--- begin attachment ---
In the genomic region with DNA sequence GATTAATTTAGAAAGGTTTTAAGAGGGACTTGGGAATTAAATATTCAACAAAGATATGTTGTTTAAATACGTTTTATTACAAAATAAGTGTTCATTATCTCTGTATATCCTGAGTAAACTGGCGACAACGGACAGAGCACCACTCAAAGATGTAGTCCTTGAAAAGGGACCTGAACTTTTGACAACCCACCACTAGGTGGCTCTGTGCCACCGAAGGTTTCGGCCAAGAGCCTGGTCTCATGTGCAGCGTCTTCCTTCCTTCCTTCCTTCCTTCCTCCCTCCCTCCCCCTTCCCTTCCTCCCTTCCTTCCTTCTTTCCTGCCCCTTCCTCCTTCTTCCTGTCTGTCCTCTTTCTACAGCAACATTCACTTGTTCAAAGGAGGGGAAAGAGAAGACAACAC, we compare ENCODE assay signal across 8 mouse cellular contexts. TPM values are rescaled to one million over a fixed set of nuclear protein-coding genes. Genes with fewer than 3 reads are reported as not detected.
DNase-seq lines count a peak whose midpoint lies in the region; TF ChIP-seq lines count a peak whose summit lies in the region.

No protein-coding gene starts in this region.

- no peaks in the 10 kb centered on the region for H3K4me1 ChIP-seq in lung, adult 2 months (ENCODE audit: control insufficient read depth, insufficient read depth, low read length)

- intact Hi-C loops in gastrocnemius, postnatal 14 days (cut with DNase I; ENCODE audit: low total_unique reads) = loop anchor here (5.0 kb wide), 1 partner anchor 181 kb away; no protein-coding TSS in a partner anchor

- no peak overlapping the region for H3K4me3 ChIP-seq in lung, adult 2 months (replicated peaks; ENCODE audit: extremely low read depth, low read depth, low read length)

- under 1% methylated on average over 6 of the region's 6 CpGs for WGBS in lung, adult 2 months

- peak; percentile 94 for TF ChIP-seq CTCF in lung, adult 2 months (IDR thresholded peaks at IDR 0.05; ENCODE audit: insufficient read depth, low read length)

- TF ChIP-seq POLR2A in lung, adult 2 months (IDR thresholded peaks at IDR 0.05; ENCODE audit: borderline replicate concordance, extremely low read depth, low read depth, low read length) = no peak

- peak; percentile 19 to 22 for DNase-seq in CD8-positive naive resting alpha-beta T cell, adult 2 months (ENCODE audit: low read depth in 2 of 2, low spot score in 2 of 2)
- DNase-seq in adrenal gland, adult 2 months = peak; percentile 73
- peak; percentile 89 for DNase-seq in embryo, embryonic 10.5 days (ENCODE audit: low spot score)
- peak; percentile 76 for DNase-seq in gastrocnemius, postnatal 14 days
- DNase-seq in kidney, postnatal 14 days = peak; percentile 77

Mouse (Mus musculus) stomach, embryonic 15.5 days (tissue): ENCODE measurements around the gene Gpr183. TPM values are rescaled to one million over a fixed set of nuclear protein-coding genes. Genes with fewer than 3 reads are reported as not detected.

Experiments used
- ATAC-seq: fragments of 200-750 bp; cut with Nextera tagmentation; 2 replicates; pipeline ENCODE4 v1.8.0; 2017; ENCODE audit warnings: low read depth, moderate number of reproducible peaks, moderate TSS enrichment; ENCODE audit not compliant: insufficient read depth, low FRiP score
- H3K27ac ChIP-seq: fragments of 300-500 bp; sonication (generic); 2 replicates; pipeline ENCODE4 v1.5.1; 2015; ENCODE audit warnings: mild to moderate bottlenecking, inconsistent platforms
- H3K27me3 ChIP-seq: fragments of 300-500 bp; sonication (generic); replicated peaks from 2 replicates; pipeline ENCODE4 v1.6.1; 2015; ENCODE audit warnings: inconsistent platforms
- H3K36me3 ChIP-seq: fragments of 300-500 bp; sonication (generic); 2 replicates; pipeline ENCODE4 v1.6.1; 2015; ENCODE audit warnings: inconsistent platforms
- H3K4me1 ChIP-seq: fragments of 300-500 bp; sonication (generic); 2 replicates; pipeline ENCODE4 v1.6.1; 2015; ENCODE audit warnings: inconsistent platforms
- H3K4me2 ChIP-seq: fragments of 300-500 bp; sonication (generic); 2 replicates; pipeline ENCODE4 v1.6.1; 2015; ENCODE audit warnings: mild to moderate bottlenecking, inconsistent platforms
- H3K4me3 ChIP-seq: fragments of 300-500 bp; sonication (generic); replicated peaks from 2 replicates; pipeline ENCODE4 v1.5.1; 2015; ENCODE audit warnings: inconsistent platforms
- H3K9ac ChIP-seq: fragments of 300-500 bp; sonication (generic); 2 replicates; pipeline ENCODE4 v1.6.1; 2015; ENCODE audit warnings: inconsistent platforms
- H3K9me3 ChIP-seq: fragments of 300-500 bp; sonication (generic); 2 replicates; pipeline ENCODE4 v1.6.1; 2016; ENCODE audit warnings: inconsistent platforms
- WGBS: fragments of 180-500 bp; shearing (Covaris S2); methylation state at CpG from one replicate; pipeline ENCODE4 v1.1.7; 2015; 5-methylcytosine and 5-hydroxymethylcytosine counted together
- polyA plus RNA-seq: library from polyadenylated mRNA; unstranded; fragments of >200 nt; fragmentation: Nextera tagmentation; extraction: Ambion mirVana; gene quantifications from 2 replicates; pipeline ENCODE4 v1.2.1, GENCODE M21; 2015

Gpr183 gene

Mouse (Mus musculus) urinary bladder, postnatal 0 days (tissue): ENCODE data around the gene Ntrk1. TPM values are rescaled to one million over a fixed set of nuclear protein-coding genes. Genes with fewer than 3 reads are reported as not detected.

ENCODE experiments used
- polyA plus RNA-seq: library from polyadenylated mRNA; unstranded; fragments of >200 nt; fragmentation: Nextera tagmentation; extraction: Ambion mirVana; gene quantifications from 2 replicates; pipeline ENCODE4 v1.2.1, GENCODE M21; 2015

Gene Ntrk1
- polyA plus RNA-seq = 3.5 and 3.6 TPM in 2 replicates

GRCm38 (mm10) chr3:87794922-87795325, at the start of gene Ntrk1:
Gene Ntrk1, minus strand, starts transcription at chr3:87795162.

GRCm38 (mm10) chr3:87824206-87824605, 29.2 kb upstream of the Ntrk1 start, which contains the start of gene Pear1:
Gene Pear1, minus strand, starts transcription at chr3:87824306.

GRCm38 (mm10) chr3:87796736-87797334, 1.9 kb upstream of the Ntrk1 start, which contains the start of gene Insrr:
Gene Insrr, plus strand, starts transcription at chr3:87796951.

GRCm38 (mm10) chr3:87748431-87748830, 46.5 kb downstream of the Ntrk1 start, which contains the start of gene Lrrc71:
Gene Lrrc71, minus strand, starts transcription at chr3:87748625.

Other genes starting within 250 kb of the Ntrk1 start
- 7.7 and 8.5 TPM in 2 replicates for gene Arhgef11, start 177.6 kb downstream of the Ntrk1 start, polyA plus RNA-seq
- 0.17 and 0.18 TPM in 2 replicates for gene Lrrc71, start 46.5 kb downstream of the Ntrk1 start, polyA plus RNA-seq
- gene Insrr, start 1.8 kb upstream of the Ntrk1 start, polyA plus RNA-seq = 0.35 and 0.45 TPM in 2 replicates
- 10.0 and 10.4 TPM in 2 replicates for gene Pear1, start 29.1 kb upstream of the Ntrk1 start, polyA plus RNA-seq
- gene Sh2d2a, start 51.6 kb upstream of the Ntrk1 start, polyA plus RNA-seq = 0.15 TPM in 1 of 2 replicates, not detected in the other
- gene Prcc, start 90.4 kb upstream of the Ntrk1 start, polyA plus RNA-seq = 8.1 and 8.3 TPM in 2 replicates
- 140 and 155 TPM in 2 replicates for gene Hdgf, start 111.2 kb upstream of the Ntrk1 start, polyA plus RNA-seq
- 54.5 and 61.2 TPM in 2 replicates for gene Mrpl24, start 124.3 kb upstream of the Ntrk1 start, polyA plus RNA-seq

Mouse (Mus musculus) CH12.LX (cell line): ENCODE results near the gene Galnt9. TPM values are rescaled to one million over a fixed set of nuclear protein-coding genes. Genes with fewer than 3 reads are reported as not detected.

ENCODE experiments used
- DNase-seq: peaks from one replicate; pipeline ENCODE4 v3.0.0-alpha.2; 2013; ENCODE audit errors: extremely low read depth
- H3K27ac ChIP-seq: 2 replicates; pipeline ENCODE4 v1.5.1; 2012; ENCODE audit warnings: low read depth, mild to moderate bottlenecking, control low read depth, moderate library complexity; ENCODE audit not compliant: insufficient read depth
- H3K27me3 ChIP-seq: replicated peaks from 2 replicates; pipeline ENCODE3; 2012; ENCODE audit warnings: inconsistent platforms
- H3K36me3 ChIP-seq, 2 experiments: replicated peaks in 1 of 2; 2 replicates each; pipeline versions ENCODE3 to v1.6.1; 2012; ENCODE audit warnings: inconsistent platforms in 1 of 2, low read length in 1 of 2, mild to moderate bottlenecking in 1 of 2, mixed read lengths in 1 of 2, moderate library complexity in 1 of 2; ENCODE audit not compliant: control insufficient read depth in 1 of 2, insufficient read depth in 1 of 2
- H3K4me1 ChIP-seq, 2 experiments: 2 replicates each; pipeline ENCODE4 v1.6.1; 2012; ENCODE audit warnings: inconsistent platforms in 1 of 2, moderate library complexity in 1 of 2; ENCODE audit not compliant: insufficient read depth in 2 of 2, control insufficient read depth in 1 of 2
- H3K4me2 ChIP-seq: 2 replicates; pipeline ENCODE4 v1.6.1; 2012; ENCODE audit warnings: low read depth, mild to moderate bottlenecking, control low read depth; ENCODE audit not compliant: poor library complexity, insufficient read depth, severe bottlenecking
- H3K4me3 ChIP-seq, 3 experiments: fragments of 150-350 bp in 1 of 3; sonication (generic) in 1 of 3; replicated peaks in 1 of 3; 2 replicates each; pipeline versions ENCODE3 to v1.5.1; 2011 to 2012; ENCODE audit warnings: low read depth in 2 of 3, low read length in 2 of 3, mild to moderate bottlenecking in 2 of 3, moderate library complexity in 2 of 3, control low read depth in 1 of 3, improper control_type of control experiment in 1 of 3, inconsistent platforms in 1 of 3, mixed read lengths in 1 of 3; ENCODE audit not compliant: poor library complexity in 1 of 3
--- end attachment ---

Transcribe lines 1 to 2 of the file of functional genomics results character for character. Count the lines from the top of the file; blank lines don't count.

In the genomic region with DNA sequence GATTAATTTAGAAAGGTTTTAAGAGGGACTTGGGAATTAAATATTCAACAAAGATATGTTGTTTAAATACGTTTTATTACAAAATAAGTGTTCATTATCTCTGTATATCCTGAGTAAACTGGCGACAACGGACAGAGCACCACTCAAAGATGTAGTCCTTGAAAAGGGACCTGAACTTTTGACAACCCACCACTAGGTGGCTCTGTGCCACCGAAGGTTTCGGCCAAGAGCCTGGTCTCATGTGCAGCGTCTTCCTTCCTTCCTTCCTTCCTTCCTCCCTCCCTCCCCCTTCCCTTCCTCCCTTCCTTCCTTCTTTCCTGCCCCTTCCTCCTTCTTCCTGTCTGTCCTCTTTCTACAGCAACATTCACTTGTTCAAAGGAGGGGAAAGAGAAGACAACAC, we compare ENCODE assay signal across 8 mouse cellular contexts. TPM values are rescaled to one million over a fixed set of nuclear protein-coding genes. Genes with fewer than 3 reads are reported as not detected.
DNase-seq lines count a peak whose midpoint lies in the region; TF ChIP-seq lines count a peak whose summit lies in the region.